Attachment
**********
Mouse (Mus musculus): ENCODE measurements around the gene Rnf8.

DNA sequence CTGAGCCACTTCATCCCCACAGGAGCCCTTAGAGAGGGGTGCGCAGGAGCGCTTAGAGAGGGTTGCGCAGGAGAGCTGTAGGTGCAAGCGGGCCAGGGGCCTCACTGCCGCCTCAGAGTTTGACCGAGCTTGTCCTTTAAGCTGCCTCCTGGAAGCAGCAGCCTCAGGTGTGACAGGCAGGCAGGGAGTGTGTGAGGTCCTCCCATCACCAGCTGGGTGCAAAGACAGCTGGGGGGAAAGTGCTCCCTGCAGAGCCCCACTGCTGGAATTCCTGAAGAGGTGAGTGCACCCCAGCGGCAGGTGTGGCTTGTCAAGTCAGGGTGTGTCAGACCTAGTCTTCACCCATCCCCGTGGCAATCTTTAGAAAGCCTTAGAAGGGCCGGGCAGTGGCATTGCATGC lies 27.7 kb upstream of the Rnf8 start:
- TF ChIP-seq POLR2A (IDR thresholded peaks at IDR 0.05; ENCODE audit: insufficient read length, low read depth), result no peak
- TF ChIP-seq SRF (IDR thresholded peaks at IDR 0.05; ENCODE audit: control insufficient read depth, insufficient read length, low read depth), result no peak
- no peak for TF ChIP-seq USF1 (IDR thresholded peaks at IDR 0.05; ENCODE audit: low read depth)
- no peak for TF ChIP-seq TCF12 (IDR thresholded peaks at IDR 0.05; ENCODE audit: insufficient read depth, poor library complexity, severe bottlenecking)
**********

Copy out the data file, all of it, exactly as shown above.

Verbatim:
Mouse (Mus musculus): ENCODE measurements around the gene Rnf8.

DNA sequence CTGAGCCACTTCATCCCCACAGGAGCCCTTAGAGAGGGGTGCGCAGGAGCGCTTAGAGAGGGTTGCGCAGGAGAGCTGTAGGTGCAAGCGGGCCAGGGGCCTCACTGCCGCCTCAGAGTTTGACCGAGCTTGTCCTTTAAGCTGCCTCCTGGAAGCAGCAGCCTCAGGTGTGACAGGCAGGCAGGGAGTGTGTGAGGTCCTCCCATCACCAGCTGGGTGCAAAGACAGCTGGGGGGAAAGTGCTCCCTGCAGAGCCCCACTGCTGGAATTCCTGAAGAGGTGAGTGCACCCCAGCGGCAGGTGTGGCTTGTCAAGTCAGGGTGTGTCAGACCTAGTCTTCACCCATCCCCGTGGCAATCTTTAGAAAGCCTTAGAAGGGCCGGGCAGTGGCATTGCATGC lies 27.7 kb upstream of the Rnf8 start:
- TF ChIP-seq POLR2A (IDR thresholded peaks at IDR 0.05; ENCODE audit: insufficient read length, low read depth), result no peak
- TF ChIP-seq SRF (IDR thresholded peaks at IDR 0.05; ENCODE audit: control insufficient read depth, insufficient read length, low read depth), result no peak
- no peak for TF ChIP-seq USF1 (IDR thresholded peaks at IDR 0.05; ENCODE audit: low read depth)
- no peak for TF ChIP-seq TCF12 (IDR thresholded peaks at IDR 0.05; ENCODE audit: insufficient read depth, poor library complexity, severe bottlenecking)